The particular video I’ve included with this video does, I think, a very good job in illustrating this social construction of gender. Society has an idea of how different genders should speak, think, what characteristics each respective gender should embody, and the list goes on. If someone deviates from the norm, they are ridiculed and told to “get back in line” with societal gender expectations. The video shows how human qualities are sectioned off by gender and polarized- one gender embodies certain characteristics and the other does in kind, they do not blend or mix.

I remember being a little girl, I had to wear frilly dresses and bows in my hair. I faced a lot of backlash as I grew older and had an interest in math and sports and less so much with what would be considered “girls” interests (ie dresses and dolls). There’s a lot more to a person than their gender. Or, let me rephrase, a person’s gender does not dictate who they are. We are all unique with our own personalities, likes, dislikes, etc. It is so silly to me that there should be such a strong societal divide concerning what makes a girl and what makes a boy. Are we not all human? We should be accepted as we are. We should stop telling girls they’re not girls and boys they’re not boys if they identify that way and just happen to deviate from what’s accepted. I don’t personally view myself any less female because I like to wear pants and be outside all the time. That’s just me.

The Feminization of Poverty

The feminization of poverty is “the phenomenon in which women experience poverty at rates that are disproportionately high in comparison to men.” In fact, women make up 70% of all those living in poverty in the world.

http://www.mtholyoke.edu/~abbat22l/classweb/feminizationofpoverty/causes.html (This link takes you to where the above definition came from as well as it completely lays out the feminization of poverty, why it takes place, and where.)

Taken from the aformentioned link, four key reasons for the feminization of poverty as identified by the United Nations Development Fund for Women are:

“1. The temporal dimension. Women are often primarily responsible for childcare and household duties—tasks for which they receive no pay. Women living in developing nations may also be relied upon to participate in exhausting physical and/or agricultural labor to help support the livelihoods of their families and villages. Having so many other responsibilities, these women have less time to devote to paid employment, and consequently earn a smaller income, even though they are effectively doing more work than their male counterparts.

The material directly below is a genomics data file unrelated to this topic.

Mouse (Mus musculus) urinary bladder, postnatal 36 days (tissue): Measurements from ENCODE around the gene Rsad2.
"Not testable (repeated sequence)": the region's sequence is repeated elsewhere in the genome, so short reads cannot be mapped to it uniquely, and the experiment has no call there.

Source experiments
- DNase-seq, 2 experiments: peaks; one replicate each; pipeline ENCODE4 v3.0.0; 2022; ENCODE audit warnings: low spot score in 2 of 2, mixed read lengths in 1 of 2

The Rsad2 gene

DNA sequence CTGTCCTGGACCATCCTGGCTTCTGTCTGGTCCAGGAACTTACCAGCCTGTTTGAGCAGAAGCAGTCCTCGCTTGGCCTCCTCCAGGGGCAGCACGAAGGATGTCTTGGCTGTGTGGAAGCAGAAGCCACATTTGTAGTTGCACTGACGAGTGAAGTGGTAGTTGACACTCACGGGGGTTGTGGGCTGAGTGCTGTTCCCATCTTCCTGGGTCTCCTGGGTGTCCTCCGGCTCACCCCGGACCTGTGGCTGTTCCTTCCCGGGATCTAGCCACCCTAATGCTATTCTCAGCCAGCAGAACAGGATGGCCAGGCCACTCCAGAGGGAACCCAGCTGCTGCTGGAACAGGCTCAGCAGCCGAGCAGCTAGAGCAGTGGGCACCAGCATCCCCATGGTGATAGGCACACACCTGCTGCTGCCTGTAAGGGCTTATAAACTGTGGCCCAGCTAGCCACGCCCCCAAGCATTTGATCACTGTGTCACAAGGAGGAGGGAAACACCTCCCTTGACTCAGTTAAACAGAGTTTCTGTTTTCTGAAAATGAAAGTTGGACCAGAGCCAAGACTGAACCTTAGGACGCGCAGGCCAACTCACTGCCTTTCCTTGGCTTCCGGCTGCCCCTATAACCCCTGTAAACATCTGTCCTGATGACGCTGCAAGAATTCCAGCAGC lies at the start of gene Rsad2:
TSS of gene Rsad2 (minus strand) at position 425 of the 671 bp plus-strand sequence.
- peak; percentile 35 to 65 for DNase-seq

2. The spatial dimension. When employment is sare, women may have to migrate to other areas to find work temporarily. If a woman has children, however, she may be unable to pursue a job that takes her far from her family.

3. The employment segmentation dimension. Being naturally classified as caretakers, women have often been corralled into specific lines of work, such as teaching, caring for children and the elderly, domestic servitude, and factory work such as textile production. These kinds of jobs lack stability, security and a higher income.

4. The valuation dimension. In the same vein, the unpaid labor that women perform in taking care of family members and other household chores is considered of far less worth (at least economically) than positions that require formal education or training.”

I think drawing attention to the above points is both very eye opening and important. I know that I personally had never noticed that the jobs characterized as “women’s jobs” were those that were less stable and low paying (shocking I know I’m surprised I’d never caught on before this, especially in light of biological determinism and the wage gap and the like.) Women are left to raise children and do lots of work in the house, etc. that they do not get paid for. If women go on maternity leave to raise the children that the men no doubt are not going to take off of work for, they do not get paid for this missed time and also risk the chance of being demoted as well as the opportunity to gain a promotion. While in industrialized nations, there is access to daycare and programs of the like, in rural areas and agricultural communities, women cannot take jobs that require them to commute far from the family. All of these factors fall into line together to allow women to make up the aforemetioned 70% of the entire world’s population that is in poverty.